Several major parties, including Moqtada al-Sadr's bloc, Saeroon, walk out as prime minister begins confirmations
Iraqi lawmakers approved a partial list of Prime Minister-designate Adel Abdul Mahdi's proposed cabinet on Wednesday, amid ongoing tensions and hurdles to set up a functioning government.
Among the ministers who were approved by parliament was Thamer Ghadhban, who was appointed oil minister. He previously held the position on an interim basis.
Veteran Kurdish lawmaker Fuad Hussein was also appointed Iraq's finance minister.
The country's parliament is expected to vote on the remaining eight at an unspecified later date.
READ MORE ►
Still, the appointments were overshadowed by an unruly parliamentary session that underscored the difficulties Abdul Mahdi faces as he seeks consensus for his cabinet.
Before the vote began on Wednesday, Abdul Mahdi opened the evening session by introducing his programme, but several major parties, including Moqtada al-Sadr's winning electoral bloc, Saeroon, walked out as he spoke.
Chaos ensued after Saeroon lawmaker Sabah al-Saidi asked parliamentary speaker Mohammad al-Halbousi to delay the vote to give MPs more time to study the nominees' resumes.
A shouting match ensued between Halbousi and Saidi, followed by more walk-outs from Saeroon, the Nasr Alliance and several Sunni blocs.
Around 10.30pm local time, lawmakers were given a 30-minute recess to deliberate, according to the parliamentary media office, and were expected back to confirm the nominees.
But several lawmakers told Reuters they thought this might be a delaying tactic and that members of parliament might not return to the floor.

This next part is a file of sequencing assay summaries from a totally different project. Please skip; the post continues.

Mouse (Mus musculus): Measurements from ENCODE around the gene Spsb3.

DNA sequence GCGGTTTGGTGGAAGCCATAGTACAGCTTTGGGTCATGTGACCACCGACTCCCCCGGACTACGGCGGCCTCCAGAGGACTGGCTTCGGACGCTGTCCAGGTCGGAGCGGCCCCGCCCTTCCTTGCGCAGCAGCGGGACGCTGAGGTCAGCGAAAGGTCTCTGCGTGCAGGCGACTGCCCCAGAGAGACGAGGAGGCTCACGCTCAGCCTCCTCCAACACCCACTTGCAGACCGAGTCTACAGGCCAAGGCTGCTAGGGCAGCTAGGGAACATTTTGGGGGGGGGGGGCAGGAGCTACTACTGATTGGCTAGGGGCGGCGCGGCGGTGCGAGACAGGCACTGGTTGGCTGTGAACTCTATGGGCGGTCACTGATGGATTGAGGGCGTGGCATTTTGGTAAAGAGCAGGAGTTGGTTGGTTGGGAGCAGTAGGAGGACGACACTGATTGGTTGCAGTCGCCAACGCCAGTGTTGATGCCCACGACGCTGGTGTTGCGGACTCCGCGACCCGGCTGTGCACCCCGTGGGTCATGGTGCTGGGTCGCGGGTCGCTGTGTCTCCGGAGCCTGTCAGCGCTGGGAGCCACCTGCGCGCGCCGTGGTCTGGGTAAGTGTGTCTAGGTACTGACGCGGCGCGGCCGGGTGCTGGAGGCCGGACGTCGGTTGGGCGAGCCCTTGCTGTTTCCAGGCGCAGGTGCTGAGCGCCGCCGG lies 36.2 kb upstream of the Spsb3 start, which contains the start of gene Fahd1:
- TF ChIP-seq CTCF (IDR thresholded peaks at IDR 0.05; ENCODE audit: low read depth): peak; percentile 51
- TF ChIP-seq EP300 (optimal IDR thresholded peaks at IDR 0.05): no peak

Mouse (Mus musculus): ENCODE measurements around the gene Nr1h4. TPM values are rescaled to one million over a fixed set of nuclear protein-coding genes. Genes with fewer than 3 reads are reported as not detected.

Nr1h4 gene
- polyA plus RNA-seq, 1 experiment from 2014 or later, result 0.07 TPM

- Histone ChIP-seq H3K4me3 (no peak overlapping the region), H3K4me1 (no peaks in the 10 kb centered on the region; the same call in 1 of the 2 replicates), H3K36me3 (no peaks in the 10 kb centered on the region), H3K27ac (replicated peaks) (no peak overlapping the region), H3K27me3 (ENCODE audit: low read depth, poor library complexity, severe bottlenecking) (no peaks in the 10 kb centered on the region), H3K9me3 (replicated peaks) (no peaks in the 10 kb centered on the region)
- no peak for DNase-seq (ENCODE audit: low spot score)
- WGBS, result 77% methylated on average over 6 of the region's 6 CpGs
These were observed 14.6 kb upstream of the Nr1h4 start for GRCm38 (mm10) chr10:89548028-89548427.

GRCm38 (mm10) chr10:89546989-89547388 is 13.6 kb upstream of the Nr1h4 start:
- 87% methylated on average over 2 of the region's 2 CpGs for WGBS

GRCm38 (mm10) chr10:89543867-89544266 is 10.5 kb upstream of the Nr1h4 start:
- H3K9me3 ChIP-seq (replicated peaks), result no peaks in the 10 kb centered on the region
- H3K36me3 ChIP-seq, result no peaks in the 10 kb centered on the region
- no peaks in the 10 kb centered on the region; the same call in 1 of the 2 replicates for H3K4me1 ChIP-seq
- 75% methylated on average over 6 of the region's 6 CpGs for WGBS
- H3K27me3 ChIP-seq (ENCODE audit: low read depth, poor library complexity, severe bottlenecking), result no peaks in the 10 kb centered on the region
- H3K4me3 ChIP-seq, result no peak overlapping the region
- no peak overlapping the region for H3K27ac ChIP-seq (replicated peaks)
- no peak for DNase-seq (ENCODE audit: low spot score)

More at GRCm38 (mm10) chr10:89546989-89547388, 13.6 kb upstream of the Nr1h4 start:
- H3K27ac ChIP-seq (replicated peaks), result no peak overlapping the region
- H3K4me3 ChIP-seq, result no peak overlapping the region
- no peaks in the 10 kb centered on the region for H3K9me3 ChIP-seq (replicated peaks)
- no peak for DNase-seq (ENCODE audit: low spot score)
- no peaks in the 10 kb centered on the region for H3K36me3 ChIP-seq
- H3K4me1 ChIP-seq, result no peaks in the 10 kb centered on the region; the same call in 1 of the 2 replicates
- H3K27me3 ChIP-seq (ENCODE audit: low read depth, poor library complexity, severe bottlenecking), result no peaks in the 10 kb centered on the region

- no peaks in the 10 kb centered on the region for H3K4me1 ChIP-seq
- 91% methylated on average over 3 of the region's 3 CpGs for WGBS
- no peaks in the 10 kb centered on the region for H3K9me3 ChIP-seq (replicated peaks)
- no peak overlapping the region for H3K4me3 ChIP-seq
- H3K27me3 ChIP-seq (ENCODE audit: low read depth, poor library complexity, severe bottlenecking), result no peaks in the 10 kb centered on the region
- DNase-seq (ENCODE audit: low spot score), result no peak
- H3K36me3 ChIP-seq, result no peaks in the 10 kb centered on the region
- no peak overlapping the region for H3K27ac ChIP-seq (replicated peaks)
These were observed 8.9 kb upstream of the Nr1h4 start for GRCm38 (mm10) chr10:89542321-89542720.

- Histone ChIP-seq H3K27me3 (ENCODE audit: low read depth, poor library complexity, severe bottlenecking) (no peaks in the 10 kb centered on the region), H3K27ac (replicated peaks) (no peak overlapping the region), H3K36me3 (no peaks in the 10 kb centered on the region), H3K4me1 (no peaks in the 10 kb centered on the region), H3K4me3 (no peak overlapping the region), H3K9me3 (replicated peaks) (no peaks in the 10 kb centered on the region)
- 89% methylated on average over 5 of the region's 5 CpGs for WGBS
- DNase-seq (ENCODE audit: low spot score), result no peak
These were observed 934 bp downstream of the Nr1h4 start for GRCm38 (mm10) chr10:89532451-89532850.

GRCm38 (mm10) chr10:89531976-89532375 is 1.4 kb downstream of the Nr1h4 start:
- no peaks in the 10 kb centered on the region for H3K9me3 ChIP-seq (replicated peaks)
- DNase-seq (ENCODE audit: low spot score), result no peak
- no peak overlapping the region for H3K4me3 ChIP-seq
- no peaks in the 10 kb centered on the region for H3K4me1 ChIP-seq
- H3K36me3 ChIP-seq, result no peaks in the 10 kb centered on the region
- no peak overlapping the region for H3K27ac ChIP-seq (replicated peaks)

Stalled for months
Earlier in the day, a Sunni Arab parliamentary bloc pulled out of talks on forming the next government.
Since Iraq’s election eight months ago, the country has had difficulty in setting up a government.
On 2 October, newly elected President Barham Salih named veteran Shia politician Abdul Mahdi as prime minister and tasked him with forming a new government.
Under Iraq’s constitution, he was given 30 days to form a cabinet.
READ MORE ►
Since Saddam Hussein was toppled in a 2003 US-led invasion, power has been shared among Iraq’s three biggest ethnic-sectarian components. The prime minister has traditionally been a Shia Arab, the speaker of parliament a Sunni Arab and the president a Kurd.
Abdul Mahdi had served as vice president from 2005 to 2011 and as oil minister from 2014 to 2016.
Salih, 58, a veteran Kurdish politician, served as deputy prime minister under Nouri al-Maliki from 2006 to 2009. He was also the prime minister of the semi-autonomous Iraqi Kurdistan region from 2009 to 2012.
Politics in Iraq have long been seen as a struggle between competing American and Iranian power blocs, but Mahdi's nomination was supported both by the Sairoun Alliance - backed by cleric Muqtada al-Sadr and seen as critical of Iranian influence - and by the Fatah Coalition, which is composed of supporters of Iran-backed militias.